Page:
Service providers' views of community participation at six Australian primary healthcare services: scope for empowerment and challenges to implementation
Article first published online: 30 APR 2014
Copyright © 2014 John Wiley & Sons, Ltd.
The International Journal of Health Planning and Management
How to Cite
Freeman, T., Baum, F. E., Jolley, G. M., Lawless, A., Edwards, T., Javanparast, S. and Ziersch, A. (2014), Service providers' views of community participation at six Australian primary healthcare services: scope for empowerment and challenges to implementation. Int. J. Health Plann. Mgmt.. doi: 10.1002/hpm.2253
- Article first published online: 30 APR 2014
- Manuscript Accepted: 24 MAR 2014
- Manuscript Revised: 17 MAR 2014
- Manuscript Received: 6 AUG 2013
- NHMRC. Grant Number: 535041
- community participation;
- community involvement;
- primary health care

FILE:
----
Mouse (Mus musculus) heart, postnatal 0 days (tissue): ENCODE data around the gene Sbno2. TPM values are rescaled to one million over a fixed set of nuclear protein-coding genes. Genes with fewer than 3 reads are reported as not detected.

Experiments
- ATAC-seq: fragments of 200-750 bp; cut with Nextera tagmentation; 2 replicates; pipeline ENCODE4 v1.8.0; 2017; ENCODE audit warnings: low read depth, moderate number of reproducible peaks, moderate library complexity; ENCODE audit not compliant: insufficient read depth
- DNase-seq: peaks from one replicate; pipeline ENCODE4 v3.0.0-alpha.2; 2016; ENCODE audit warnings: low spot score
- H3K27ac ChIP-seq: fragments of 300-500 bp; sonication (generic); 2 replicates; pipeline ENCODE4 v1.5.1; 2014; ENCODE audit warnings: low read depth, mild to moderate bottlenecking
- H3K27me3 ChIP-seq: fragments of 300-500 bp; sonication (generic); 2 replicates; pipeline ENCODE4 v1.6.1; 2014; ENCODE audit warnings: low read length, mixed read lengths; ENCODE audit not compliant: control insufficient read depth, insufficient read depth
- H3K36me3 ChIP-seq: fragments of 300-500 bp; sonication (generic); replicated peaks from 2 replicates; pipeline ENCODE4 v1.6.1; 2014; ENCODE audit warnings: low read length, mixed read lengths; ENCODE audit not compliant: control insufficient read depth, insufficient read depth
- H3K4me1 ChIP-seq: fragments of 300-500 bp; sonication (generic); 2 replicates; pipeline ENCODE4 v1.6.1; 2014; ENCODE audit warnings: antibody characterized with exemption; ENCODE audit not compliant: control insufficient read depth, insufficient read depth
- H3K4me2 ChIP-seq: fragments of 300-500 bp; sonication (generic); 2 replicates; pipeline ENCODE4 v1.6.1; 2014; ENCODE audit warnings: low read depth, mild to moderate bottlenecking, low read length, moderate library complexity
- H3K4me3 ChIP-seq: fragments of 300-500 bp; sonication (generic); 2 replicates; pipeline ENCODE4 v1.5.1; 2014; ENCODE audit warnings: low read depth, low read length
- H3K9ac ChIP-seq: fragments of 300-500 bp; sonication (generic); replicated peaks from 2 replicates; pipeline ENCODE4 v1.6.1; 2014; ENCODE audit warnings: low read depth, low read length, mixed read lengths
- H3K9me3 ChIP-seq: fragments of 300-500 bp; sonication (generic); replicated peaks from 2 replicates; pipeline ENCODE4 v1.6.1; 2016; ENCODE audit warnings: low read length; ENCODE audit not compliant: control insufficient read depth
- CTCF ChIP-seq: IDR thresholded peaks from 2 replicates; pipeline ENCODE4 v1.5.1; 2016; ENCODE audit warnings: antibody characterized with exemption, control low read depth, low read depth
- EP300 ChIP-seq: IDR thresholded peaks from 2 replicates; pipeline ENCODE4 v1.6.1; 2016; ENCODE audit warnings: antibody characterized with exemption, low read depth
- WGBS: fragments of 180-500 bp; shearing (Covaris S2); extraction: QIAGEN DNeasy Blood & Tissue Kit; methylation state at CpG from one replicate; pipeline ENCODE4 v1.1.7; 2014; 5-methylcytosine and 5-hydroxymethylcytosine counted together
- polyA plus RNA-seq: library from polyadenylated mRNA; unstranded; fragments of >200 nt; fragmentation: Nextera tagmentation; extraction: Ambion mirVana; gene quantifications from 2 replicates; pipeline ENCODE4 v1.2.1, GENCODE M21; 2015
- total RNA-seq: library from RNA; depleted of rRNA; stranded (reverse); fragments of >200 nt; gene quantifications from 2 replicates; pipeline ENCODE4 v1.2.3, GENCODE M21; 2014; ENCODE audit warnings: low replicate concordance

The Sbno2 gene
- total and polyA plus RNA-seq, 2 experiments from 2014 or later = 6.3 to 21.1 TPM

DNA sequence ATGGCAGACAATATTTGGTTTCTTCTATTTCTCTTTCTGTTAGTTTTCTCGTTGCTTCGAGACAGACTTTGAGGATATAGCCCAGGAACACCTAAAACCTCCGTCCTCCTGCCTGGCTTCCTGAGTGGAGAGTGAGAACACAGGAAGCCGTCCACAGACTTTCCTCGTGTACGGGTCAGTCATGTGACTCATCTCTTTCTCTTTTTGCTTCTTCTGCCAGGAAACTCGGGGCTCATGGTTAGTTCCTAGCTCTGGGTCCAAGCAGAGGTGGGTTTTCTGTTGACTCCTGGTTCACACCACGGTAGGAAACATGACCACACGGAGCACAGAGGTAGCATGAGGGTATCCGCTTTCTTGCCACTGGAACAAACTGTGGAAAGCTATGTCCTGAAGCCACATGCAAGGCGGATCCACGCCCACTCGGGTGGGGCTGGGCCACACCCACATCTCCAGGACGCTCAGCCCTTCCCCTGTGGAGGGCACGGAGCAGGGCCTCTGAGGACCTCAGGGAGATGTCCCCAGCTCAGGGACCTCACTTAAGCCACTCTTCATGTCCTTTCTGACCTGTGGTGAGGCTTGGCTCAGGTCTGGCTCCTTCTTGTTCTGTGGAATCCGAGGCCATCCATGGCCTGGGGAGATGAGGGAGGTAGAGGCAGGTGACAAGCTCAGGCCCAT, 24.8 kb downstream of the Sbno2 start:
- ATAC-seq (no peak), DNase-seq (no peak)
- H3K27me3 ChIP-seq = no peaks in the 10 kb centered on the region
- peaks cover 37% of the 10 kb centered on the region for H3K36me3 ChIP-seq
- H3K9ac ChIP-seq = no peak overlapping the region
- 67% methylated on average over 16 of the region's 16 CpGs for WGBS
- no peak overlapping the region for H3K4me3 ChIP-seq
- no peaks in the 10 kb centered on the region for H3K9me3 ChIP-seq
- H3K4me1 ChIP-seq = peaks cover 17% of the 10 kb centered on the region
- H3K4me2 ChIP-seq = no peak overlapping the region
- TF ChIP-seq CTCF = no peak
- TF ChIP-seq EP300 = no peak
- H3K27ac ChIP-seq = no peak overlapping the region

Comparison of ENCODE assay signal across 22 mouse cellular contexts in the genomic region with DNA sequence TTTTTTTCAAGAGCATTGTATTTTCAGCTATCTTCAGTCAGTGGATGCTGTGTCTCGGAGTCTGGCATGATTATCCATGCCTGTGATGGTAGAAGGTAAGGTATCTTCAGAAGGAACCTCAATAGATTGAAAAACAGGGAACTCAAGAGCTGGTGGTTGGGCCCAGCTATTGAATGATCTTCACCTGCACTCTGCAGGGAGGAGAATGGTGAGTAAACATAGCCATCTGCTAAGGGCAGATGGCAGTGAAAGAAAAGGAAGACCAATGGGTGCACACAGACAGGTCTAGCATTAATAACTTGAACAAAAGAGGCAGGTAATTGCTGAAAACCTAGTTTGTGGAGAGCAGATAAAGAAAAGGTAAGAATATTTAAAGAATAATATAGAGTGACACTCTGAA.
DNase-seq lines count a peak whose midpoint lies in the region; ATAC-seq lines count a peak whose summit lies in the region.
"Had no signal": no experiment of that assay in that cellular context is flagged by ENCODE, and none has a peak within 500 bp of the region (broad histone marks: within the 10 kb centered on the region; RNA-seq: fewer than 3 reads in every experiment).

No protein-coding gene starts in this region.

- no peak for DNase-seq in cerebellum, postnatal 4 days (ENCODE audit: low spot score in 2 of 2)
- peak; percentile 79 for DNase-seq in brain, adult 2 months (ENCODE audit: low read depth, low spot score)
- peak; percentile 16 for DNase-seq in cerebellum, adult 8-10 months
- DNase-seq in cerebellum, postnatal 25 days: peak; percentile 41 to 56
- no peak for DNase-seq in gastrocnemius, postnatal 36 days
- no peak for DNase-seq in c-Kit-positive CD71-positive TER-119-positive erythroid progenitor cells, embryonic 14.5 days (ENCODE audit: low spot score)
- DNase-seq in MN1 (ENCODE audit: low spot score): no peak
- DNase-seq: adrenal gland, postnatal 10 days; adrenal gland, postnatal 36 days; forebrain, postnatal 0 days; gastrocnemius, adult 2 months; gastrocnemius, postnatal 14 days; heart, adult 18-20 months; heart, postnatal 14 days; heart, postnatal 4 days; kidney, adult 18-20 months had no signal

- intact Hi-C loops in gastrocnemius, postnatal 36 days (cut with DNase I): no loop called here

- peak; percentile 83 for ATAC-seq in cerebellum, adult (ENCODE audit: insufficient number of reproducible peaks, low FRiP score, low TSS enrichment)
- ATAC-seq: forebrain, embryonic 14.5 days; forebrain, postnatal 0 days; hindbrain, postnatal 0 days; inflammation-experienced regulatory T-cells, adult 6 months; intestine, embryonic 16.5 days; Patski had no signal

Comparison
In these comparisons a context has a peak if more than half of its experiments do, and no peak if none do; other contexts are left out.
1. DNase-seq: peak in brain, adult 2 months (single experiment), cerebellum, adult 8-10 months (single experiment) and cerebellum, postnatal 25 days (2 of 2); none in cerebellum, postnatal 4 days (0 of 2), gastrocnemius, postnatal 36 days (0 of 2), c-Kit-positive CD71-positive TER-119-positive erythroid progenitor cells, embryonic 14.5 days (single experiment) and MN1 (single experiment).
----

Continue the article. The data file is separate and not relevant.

Community participation is a key principle of comprehensive primary health care (PHC). There is little literature on how community participation is implemented at Australian PHC services. As part of a wider study conducted in partnership with five South Australian PHC services, and one Aboriginal community controlled health service in the Northern Territory, 68 staff, manager, regional health executives, and departmental funders were interviewed about community participation, perceived benefits, and factors that influenced implementation. Additional data were collected through analysis of policy documents, service reports on activity, and a web-based survey completed by 130 staff. A variety of community participation strategies was reported, ranging from consultation and participation as a means to improve service quality and acceptability, to substantive and structural participation strategies with an emphasis on empowerment. The Aboriginal community controlled health service in our study reported the most comprehensive community participation. Respondents from all services were positive about the benefits of participation but reported that efforts to involve service users had to compete with a centrally directed model of care emphasising individual treatment services, particularly at state-managed services. More empowering substantive and structural participation strategies were less common than consultation or participation used to achieve prescribed goals. The most commonly reported barriers to community participation were budget and lack of flexibility in service delivery. The current central control of the state-managed services needs to be replaced with more local management decision making if empowering community participation is to be strengthened and embedded more effectively in the culture of services. Copyright © 2014 John Wiley & Sons, Ltd.